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Chapter 2

MGT220H5 Chapter 2: Chapter 2 (Conceptual Framework Underlying Financial Reporting) - MGT220 (2018)

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Christopher Small

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Prof. Small MGT220
Chapter 2 Conceptual Framework Underlying Financial Reporting
Chapter 2 Conceptual Framework
Underlying Financial Reporting
What is a Conceptual Framework?
Like a constitution; its a coherent system of interrelated objectives & fundamentals that can lead to
consistent standards and that prescribes the nature, function, and limits of financial accounting &
statements.Theres no universally accepted conceptual framework.
Why have a conceptual framework?
Standard setting should build on an established body of concepts & objectives. This allows for
useful, consistent & coherent standards over time. The framework should increase understanding,
confidence & comparability. It should help with solving new practical problems.
What is the Objective of Financial Reporting?
To communicate information that’s useful to investors, creditors & other users. Its helps on deciding
on how to allocate resources (including assessing management stewardship).
What are General-Purpose Financial Statements?
The 4 basic financial statements. These basic statements give information that meets the needs of key
users. Statements are intended to provide the most useful information possible in a manner whereby
benefits exceed costs to the different kinds of users.
The general objective of accounting is providing information that has decision usefulness
(information that’s useful for decision-making purposes).
What are the 2 Fundamental Qualitative Characteristics?
o Relevance: Accounting information must be able to make a difference in a decision, otherwise its irrelevant.
Relevant information has predictive value, that allows one to forecast the future.
It also has feedback/confirmatory value, as it allows one to correct/confirm previous expectations.
Materiality is like relevance but more about specific amounts; at what amount will information influence
decision-making? For a small company, a $1000 loss is material, but for a multi-billion company, it’s possible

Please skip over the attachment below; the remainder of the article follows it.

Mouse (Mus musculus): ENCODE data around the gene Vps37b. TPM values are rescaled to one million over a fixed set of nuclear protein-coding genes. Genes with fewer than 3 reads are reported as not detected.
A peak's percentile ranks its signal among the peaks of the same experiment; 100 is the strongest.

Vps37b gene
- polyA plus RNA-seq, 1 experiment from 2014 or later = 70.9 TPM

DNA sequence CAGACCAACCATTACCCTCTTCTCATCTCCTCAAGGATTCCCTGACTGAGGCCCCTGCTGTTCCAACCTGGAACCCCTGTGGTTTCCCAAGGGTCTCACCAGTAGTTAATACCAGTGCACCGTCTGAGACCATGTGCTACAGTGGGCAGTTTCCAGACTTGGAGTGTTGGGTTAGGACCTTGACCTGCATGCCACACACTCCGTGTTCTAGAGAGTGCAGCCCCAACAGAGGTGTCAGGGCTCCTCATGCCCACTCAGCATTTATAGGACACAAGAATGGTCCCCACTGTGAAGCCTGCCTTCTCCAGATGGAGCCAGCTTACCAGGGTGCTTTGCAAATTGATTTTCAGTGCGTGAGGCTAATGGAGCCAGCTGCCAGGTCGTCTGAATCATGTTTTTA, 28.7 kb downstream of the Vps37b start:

that it isnt. There are some loose standards (such as 5% on pre-tax income from continuing operations, or 1%
for non-profits). But generally, it’s based on quantitative & qualitative factors.
o Representational Faithfulness: Accounting information must represent the underlying economic substance
of an event. This is sometimes known as transparency. Basically, by reading the numbers, will users know what’s
happening behind them?
Completeness: The idea that the statements include all information necessary to portray the underlying event.
Neutrality: Information can’t be selected to favour one set of interested parties over another, or that it cant be
manipulated in any way.
Freedom from Material Error: Information must be reliable.
What are the 4 Enhancing Qualitative Characteristics?
o Comparability: Enables users to identify the real similarities & differences in economic phenomena.

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Prof. Small MGT220
Chapter 2 Conceptual Framework Underlying Financial Reporting
o Verifiability: Knowledgeable & independent users should be able to achieve similar results or reach consensus
regarding the accounting for an event. Numbers that are easy to verify are known as hard numbers, others that have
uncertain measurement are called soft numbers.
o Timeliness: Information should be available to decision-makers before it loses its ability to influence decisions.
o Understandability: Information must be of sufficient quality/clarity that allows reasonably informed users to
see its significance.
Its not always possible for financial information to have all the enhancing qualities of useful
information (but it still must have all the fundamental qualitative characteristics). For example, a new
standard might be applied to all statements going forward. This new standard makes comparisons to
previous years difficult, even though the change in standard is justified.
What is meant by the Cost-Benefit Relationship?
Accounting for information has costs associated with it:
o Collecting & Processing
o Distributing
o Auditing
o Potential Litigation
o Disclosure of proprietary information to competitors
o Analysis & Interpretation
Because of this, the costs of providing the information must be weighed against the benefits that can
be had from using the information.
What are the Elements of Financial Statements?
3 Essential Characteristics:
o There is some economic benefit to the entity.
o The entity has control over that benefit (even if its leased).
o The benefits result from a past transaction or event.
A liability has a negative economic value & requires one to give up economic resources to settle the
obligation. There are financial & non-financial liabilities.
3 Essential Characteristics:
o They represent a present duty or responsibility.
o The duty or responsibility obligates the entity, leaving it little or no discretion to avoid it.
o The transaction or event results from a past transaction or event.
2 Types of Obligations:
o Constructive Obligations: Obligations that arise through past or present practice that signal that the company
acknowledges a potential economic burden. For example, a company might announce that they’ll replace defective
products even though it’s not part of any sales contracts.
o Equitable Obligations: These arise due to moral or ethical considerations. For example, re-training an employee
that’s being downsized.
Equity is a residual interest in an entity that remains after deducting its liabilities from its assets (its
net worth). In a business enterprise, the equity is the ownership interest & consists of shares.
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